Validating Data Made Easy

In my article Coding Faster With dotNetTips Spargine 6 - Validating Arguments Made Easy, I talked about the new fluent validation in Spargine. In this article, I’m going to discuss Spargine extension methods and show examples for validating data. In much of the code we write, we validate the state of a variable. In many cases, we use this to change program flow. These methods that I will describe make this very easy along with some added features.

In previously released versions of Spargine, I have had helper methods for this. But, for my work moving Spargine to .NET 6, I have completely rewritten these methods to make it even easier to validate data. The methods are in the Validator class in dotNetTips.Spargine.Core. The code and NuGet packages can be found below.

Validating Data

Besides validating parameters, other data needs to be validated, usually to change program flow. Spargine now has extension methods for this that start with “Check” which returns a Boolean. All these methods can also throw an exception that can include a custom error message, or you can leave it blank for the default. The appropriate exception will be thrown such as InvalidValueException (Spargine), DirectoryNotFoundException (Spargine), FileNotFoundException, and more. Since I dogfood my code as much as possible, all the examples below are from the Spargine projects.

Checking for Null Objects

Something I don’t see enough is checking to make sure an object is not null before trying to call a method on it. Remember that in most cases, when calling a method that returns a reference type, it can be null. CheckIsNotNull() makes this easy.

public static bool HasItems<T>(this List<T> list)
{
	if (list.CheckIsNotNull() is false)
	{
		return false;
	}
	return list.Any();
}

Checking for Items in a Collection

When using collections, in most cases, we need to check that there are items in the collection, especially if you have code like this (which I do not recommend).

var person = personCollection[0];

For this, you can use the CheckItemsExist() method.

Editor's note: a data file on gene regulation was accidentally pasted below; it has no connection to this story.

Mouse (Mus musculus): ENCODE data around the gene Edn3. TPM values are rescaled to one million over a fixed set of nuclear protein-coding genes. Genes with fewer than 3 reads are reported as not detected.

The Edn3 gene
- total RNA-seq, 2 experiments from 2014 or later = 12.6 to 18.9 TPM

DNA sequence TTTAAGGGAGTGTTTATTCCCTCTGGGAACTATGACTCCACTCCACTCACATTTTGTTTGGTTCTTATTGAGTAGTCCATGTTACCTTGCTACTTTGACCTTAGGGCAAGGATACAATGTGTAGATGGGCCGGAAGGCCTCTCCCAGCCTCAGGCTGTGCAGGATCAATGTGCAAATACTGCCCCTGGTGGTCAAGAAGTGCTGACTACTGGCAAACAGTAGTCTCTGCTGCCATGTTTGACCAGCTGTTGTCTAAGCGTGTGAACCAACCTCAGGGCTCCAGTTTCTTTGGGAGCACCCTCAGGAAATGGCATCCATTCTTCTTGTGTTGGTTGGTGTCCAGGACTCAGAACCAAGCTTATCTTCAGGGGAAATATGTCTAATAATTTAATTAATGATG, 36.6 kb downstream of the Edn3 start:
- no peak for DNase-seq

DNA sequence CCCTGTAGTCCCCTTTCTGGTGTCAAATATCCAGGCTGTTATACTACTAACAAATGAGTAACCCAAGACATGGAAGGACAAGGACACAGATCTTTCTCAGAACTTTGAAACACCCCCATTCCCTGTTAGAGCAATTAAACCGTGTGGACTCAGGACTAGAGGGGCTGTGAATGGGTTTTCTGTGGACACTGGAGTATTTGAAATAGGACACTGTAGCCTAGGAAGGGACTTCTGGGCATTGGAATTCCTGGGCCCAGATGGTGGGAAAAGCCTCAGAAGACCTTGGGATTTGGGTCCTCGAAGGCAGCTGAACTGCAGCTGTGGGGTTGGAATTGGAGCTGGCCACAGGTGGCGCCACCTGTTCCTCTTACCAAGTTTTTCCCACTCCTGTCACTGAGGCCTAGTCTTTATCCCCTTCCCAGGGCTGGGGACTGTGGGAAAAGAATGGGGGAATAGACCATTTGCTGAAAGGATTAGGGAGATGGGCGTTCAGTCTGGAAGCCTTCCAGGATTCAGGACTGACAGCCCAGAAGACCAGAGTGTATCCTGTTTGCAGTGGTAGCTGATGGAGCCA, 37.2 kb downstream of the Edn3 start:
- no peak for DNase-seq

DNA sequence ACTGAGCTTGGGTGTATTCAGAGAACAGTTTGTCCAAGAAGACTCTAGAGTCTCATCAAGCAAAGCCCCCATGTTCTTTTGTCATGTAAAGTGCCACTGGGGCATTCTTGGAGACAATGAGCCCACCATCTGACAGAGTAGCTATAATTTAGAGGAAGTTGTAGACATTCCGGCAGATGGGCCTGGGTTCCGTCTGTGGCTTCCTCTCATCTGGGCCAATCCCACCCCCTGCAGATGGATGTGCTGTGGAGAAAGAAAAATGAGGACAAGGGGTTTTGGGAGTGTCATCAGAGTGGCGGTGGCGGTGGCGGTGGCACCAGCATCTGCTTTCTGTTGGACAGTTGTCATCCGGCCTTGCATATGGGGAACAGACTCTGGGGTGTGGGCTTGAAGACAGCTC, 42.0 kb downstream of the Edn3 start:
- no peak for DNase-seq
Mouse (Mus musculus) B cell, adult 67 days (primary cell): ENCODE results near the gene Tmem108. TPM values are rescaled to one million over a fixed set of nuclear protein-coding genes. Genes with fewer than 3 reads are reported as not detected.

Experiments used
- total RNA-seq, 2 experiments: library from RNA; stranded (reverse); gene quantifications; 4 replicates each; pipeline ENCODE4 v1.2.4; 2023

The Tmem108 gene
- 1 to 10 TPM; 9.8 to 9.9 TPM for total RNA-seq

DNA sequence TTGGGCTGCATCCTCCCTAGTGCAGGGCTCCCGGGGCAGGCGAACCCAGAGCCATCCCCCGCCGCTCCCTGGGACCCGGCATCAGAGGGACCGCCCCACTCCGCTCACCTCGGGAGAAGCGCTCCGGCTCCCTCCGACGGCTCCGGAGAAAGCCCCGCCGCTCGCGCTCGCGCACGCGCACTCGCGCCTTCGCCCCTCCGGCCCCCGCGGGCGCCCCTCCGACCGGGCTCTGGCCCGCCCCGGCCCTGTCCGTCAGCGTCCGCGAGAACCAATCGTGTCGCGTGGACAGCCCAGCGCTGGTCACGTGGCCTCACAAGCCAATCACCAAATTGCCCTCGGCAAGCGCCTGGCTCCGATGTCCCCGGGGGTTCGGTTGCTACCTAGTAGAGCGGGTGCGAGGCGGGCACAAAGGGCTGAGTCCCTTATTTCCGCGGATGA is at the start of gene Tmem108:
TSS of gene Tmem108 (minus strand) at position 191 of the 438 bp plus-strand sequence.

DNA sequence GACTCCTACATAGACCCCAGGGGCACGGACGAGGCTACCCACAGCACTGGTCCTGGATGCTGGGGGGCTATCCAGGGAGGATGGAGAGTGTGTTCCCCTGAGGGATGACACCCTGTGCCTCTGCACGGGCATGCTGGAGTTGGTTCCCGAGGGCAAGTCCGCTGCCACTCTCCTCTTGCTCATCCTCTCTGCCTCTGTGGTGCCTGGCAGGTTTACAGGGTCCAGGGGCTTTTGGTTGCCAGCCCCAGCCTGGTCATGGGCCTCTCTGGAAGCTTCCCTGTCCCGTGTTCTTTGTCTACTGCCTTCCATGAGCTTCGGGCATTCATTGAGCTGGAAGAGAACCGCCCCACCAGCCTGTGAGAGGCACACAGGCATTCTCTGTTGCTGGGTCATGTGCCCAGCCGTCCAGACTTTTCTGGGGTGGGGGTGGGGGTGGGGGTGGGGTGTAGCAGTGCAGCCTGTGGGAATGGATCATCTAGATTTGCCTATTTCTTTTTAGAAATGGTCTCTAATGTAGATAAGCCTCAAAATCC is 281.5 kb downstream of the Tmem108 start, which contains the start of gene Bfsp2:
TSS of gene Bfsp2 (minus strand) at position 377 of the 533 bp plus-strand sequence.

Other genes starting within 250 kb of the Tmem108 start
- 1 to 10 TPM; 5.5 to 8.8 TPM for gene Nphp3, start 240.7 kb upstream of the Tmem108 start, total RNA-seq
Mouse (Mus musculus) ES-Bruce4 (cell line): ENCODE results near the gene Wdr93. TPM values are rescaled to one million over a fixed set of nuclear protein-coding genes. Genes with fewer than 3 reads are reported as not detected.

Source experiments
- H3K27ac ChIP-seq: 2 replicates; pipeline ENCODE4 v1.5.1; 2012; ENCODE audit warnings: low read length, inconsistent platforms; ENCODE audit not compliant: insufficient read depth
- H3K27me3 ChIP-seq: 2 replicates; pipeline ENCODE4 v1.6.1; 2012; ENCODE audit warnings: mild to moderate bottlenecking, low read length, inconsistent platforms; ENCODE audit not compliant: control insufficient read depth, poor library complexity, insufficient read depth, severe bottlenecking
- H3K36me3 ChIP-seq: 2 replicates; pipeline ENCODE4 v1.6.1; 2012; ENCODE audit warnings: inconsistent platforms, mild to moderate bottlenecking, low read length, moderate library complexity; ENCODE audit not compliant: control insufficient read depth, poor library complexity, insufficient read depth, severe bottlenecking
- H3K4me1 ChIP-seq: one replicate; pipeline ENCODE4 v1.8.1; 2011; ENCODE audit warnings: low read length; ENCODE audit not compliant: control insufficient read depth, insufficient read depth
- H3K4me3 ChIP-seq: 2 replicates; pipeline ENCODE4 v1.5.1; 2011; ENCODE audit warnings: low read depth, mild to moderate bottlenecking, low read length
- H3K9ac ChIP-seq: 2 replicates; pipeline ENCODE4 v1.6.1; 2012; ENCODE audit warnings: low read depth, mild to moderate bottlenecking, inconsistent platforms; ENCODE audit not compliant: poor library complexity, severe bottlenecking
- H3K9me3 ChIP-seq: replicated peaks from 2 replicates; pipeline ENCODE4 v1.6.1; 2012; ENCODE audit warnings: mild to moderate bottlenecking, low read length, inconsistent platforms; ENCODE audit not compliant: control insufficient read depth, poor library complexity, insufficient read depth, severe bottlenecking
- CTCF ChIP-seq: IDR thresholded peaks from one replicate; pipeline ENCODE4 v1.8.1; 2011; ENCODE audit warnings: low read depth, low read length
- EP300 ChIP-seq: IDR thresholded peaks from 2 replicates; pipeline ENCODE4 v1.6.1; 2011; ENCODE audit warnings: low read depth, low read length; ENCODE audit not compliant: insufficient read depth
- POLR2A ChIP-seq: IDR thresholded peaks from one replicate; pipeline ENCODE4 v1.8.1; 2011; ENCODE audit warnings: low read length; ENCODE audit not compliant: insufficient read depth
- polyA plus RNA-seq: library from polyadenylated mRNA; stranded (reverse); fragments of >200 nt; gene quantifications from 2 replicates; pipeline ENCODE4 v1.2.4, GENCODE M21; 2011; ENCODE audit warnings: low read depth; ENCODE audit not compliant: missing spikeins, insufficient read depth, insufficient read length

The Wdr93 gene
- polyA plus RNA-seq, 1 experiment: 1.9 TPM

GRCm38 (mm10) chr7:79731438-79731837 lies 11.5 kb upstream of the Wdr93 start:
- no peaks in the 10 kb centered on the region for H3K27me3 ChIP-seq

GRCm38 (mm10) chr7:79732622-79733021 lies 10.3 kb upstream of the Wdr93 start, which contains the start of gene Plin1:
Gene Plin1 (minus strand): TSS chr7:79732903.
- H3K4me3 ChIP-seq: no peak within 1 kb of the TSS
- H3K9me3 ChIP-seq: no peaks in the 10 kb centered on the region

public static string ToDelimitedString<TKey, TValue>(Dictionary<TKey, TValue> list, char delimiter = ControlChars.Comma)
{
	if (list.CheckItemsExists() is false)
	{
	    return string.Empty();
	}	
	// Code removed for brevity
}

Validating Data with a Condition

If you need to validate data using a Boolean condition, you can use CheckIsCondition() as shown below.

public static bool FixedTimeEquals(byte[] left, byte[] right)
{
    if (left.CheckIsCondition(left.Length != right.Length))
    {
        return false;
    }   
    // Code removed for brevity
}

Validating That Directories and Files Exist

It’s very important to ensure that a directory or file exists before trying to access them. For this, you can use CheckExists(). This method supports DirectoryInfo and FileInfo. If the directory does not exist, then this method will create it! Here is an example:

public static async Task<long> CopyFileAsync(FileInfo file, DirectoryInfo destination)
{
	_ = destination.CheckExists(throwException: true, createDirectory: true, errorMessage: string.Format(CultureInfo.InvariantCulture, Resources.DirectoryDoesNotExistOrCannotBeCreated, destination.FullName));	
	// Code Removed for Brevity
}
public static bool FileHasInvalidChars(FileInfo file)
{
	if (file.CheckExists())
	{
		return file.FullName.IndexOfAny(InvalidFileNameChars.ToArray()) != -1;
	}
	else
	{
		return false;
	}
}

Checking Values are In Range

To check that values are within a given range, you can use the CheckIsInRange() method. This overloaded method works with DateOnly, DateTime, TimeOnly, DateTimeOffset, decimal, double, byte, int, long, and string (checks length),

public static DateOnly ArgumentInRange(this DateOnly input, in DateOnly lower, in DateOnly upper)
{
	var isValid = input.CheckIsInRange(lower, upper);	
	// Code removed for brevity
}

Checking That an Enum is Defined

One thing I very, very rarely see is code checking that the value of an Enum is valid. Remember, it’s just an Int32, and invalid numbers can be sent in, especially from API’s. For that, you can use CheckIsDefined().

public static async IAsyncEnumerable<IEnumerable<FileInfo>> LoadFilesAsync(IEnumerable<DirectoryInfo> directories, string searchPattern, SearchOption searchOption)
{
	if (searchOption.CheckIsDefined() is false)
	{
		searchOption = SearchOption.TopDirectoryOnly;
	}
	// Code removed for brevity
}

Checking GUID or ReadOnlySpan is not Empty

To make sure that a GUID or ReadOnlySpan is not empty before using it, you can use the CheckIsNotEmpty() method.

public static string ToDigits(this Guid input)
{
	if (input.CheckIsNotEmpty())
	{
		return input.ToString("N", CultureInfo.InvariantCulture);
	}
	else
	{
		return string.Empty;
	}
}

Validating Types

The method CheckEquals () will validate that the type equals the expected type as shown below.

public static bool HasBaseClass(this Type type, Type baseClass)
{
	while (type.CheckIsNotNull())
	{
		if (type.CheckEquals(baseClass))
		{
			return true;
		}
		else
		{
			type = type.BaseType;
		}
	}
	return false;
}

Summary

I hope you will use these methods in your code too. If you would like anything added, please do a pull request, or submit an issue. If you have any comments or suggestions, please make them below.



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